The first thing that came to mind at the conclusion of the Radio 96.1 premiere of Star Trek Into Darkness Wednesday night was: the new Star Wars movies are going to be epic.
Director JJ Abrams, thanks to his brilliant work on TV shows like Alias, Lost, and Fringe and the inspired reboot of the Star Trek franchise, has been handed the keys to the next wave of Star Wars films - the first of which is scheduled for release in 2015. The mastery of Abrams as it relates to Star Trek is how he has been able to bring a franchise specifically geared towards sci-fi fanatics to the masses. That's what you heard about 2009's Star Trek - that even non-Trekkies loved it (myself included).
As the title suggests, this is a darker trip into Starfleet, as the crew of the Enterprise is asked to respond to a vicious act of terror by going after the villian. Along the way, and what makes the new Star Trek movies so accessible, is how deeply the script dives into the characters. Who is this villian, really? (Hold on to your seat at the 75 minute mark).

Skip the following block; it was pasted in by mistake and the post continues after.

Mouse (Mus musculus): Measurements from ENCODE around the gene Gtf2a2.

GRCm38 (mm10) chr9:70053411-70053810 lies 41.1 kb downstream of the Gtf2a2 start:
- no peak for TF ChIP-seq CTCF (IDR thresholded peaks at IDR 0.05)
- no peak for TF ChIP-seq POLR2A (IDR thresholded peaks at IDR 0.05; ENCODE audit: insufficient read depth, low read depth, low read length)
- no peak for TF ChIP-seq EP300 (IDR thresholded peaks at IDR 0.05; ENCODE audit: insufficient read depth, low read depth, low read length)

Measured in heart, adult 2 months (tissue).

What's in those torpedoes and why are there 72 of them?
We once again are introduced to intimate details of Captain Kirk's struggle with overconfidence and the inability to follow rules and watch as he is forced to find a balance of both. The budding love story between Spock and Uhura is a delightful minor storyline, as human Uhura gets frustrated with Vulcan Spock's inability to show emotion.
The action never lets up - whether it's Uhura's tense scene trying to avert a war with the Klingons, Kirk attempting to save Spock from a volcano, or the many battle sequences in space.
But the story that drives the engine of Star Trek Into Darkness is the relationship between Kirk and Spock, played to perfection by Christopher Pine and Zachary Quinto. Bonds that will never be broken are formed in this film and there are countless twists along the way that lead to that pinnacle. Karl Urban's "Bones" and Simon Pegg's "Scotty" are particularly great supporting roles.
Star Trek Into Darkness is blockbuster movie making at it's best - a superb effort in every way.